Page:Southern Historical Society Papers volume 32.djvu/22

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10 Southern Historical Society Papers.

show the spirit of the man. Some philospher has said : " It is the spirit in which we act that is the highest matter after all." A high sense of ciuiy and a distinterested patriotic spirit stirred the heart and nerved the arm of Munford through the four long years of our unequal conflict. This same spirit has made him a useful and ex- emplary citizen through the years since the war. After all, " Peace has her victories no less renowned than war."

Many an old soldier who never quaked in the fore front of battle, who bravely faced the dangers nature shrinks from, was unable after the struggle to face life's stern duties, where moral courage and patient endurance is no less demanded than under the mortal perils of the battle field.


We find very little in the reports touching this campaign. I know that Colonel Munford commanded Wickham's brigade all through the same, while Wickham commanded the division. In the Records of the Rebellion, page 513, volume 46, part ist, Major J. E. D. Hotckiss says: "Rosser came and gave details of the Beverley affair at night and got from Munford actions of his bri- gade during the campaign." These reports may have gone to General Lee and been lost, with many others, between Petersburg and Appomattox. It is to be regretted that so few reports of the operations of the cavalry are to be met with in the records.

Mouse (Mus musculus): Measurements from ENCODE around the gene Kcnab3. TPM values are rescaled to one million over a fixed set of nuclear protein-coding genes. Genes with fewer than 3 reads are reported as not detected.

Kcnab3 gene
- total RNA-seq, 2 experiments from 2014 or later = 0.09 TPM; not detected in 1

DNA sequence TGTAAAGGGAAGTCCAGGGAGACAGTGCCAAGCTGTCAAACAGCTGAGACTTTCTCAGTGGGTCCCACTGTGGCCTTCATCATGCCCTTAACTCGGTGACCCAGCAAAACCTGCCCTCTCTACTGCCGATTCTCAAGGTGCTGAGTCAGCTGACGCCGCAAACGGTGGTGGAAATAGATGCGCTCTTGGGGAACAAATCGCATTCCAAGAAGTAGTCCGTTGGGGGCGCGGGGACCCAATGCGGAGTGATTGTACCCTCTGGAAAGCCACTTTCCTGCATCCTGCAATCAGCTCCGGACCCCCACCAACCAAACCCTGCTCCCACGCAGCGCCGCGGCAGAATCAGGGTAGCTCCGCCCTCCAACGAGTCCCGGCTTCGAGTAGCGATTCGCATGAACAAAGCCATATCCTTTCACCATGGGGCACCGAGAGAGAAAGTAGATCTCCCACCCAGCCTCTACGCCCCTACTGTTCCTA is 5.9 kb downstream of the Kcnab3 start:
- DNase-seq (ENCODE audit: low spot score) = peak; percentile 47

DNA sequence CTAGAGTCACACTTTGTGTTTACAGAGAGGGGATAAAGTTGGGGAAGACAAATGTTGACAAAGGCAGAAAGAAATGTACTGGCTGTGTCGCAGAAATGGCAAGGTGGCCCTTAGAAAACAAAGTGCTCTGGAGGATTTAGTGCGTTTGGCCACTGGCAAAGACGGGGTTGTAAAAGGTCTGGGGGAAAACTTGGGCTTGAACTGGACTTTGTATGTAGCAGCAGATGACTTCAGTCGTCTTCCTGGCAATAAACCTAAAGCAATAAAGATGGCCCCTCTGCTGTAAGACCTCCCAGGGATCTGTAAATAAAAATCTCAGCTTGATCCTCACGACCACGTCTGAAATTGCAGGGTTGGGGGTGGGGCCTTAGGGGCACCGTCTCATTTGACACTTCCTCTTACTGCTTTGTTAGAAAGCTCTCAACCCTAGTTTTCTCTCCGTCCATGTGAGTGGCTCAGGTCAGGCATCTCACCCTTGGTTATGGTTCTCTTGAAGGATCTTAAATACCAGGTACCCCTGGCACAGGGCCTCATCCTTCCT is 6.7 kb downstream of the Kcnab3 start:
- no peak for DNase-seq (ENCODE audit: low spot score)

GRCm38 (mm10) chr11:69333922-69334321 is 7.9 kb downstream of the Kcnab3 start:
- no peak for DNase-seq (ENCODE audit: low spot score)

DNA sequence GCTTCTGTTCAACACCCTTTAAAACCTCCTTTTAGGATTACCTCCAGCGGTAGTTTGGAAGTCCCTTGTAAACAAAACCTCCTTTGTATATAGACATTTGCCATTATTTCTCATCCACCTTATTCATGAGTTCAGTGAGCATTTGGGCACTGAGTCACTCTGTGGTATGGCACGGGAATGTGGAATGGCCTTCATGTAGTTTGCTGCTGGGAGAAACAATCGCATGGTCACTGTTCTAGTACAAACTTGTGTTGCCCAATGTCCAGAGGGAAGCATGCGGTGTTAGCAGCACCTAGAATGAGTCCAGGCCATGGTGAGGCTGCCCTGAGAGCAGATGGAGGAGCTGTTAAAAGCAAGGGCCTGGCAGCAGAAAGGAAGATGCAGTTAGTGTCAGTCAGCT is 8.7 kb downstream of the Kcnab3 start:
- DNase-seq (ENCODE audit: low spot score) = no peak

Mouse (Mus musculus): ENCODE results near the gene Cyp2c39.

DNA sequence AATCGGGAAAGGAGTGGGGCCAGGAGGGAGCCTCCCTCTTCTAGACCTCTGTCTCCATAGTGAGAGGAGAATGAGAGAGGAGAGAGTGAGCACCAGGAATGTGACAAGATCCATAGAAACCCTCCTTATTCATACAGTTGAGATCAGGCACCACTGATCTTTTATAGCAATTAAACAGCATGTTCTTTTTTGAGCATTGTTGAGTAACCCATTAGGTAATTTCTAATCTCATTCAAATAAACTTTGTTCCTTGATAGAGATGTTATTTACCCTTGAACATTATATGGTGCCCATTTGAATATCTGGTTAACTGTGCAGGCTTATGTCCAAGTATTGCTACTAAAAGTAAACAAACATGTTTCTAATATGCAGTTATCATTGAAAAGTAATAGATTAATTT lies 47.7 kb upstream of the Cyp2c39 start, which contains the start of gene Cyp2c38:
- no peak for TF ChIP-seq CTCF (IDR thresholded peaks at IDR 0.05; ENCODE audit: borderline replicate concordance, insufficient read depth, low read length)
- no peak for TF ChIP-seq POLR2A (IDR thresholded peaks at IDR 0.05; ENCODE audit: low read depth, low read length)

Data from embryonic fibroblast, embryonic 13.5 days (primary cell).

Men never fought against greater odds than did our cavalry at Toms' Brook. Rosser had only 1,500 men. Sheridan had per- haps 8,000, some say 10,000. From the lookout on Massanutton mountain he could see that Rosser was detached from our infantry, so he ordered his men to turn and crush him. The horrors of that day are indescribable. Our troops were pressed back by the mere weight of numbers. After this there were many spirited en- gagements, with some success on our part.

The unequal conflict was drawing to a close.

Soldiers felt the coming events that cast their shadows before ; none more sensibly than the cavalrymen who daily contended against overwhelming numbers. The raid to Beverley and other points stirred their drooping spirits for the time. The bril- liant affair of Munford at Mt. Jackson renewed their confidence, but any general engagement where the men could see their lines over- lapped on both flanks only brought defeat to the Confederates.